Those additional stops are appropriate, because Williams, a member of the 20th Maine Volunteer Infantry Regiment, was present at the surrender at Appomattox Court House. However, he has been mistakenly identified as fighting with his regiment in Gettysburg. He did not. He joined the Union army in October 1864, more than a year after the Gettysburg battle. However, his regiment famously fought there at Little Round Top, and the memorial that stands at the site may be selected for the ceremony Aug. 19.
Williams was rescued from obscurity when more than 3,500 copper urns filled with the remains of men, women and children who had died at the Oregon State Hospital in Salem were discovered in a locked basement room in 2004. In recent years, researchers have been cross-checking the numbers on the urns against admission logs in hopes of identifying those who had died at the hospital and whose remains were never claimed. Williams was one of those identified.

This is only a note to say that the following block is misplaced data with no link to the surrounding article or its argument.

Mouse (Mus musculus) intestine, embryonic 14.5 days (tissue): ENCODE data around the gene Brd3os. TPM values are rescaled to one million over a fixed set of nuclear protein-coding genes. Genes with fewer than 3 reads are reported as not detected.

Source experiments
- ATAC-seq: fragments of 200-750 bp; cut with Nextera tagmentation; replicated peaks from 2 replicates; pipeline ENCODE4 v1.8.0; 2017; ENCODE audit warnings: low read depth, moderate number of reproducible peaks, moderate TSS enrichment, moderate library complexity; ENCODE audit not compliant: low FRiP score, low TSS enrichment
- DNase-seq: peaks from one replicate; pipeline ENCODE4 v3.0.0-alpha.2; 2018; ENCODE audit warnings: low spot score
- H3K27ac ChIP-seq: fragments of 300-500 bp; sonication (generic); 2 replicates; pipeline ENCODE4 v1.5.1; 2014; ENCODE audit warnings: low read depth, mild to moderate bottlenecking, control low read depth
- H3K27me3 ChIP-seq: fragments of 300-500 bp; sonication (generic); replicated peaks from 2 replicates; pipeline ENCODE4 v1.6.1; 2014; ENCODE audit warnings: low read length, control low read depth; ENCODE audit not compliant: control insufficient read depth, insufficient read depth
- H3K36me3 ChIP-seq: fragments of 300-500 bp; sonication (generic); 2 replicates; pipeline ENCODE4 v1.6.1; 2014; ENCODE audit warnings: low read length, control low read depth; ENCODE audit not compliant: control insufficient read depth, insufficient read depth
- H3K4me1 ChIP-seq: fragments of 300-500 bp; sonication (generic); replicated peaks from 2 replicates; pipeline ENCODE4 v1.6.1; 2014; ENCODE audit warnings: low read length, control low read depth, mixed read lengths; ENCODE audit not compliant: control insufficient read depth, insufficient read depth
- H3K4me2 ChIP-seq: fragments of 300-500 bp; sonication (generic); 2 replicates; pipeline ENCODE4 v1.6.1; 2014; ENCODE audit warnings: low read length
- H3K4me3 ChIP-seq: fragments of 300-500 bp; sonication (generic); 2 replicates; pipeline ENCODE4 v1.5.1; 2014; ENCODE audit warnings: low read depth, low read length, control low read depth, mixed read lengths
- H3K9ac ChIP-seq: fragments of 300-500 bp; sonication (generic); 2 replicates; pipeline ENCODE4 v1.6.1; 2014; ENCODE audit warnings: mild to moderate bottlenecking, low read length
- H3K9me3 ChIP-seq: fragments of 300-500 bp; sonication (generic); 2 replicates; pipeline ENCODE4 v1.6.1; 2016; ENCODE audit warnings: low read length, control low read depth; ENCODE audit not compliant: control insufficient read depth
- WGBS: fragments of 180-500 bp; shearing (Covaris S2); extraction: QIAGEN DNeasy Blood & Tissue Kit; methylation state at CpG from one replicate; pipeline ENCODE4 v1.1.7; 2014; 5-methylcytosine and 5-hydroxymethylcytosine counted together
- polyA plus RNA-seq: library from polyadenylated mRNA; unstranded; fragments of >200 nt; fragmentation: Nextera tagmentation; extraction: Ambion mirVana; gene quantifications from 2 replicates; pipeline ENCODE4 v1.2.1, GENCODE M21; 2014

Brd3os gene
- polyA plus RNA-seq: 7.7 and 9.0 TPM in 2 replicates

The soldier ended up at the hospital after a long life. Records indicate that he became a carpenter, and in the 1880s was living in Brainerd, Minn. Like many other veterans, he moved often as the West became available for settlement, showing up in census records in the Washington territory as a married man with five children. In 1903, he appeared to be living alone in Portland, Ore. In 1922, he was admitted to Oregon’s state mental hospital for what was listed as senility. Three months later, he died at age 78.
Last year, Tom Desjardin, historian of the 20th Maine Regiment, was successful in convincing state officials that Williams’s ashes should be brought home for a proper burial. The Patriot Guard Riders volunteered to escort his remains.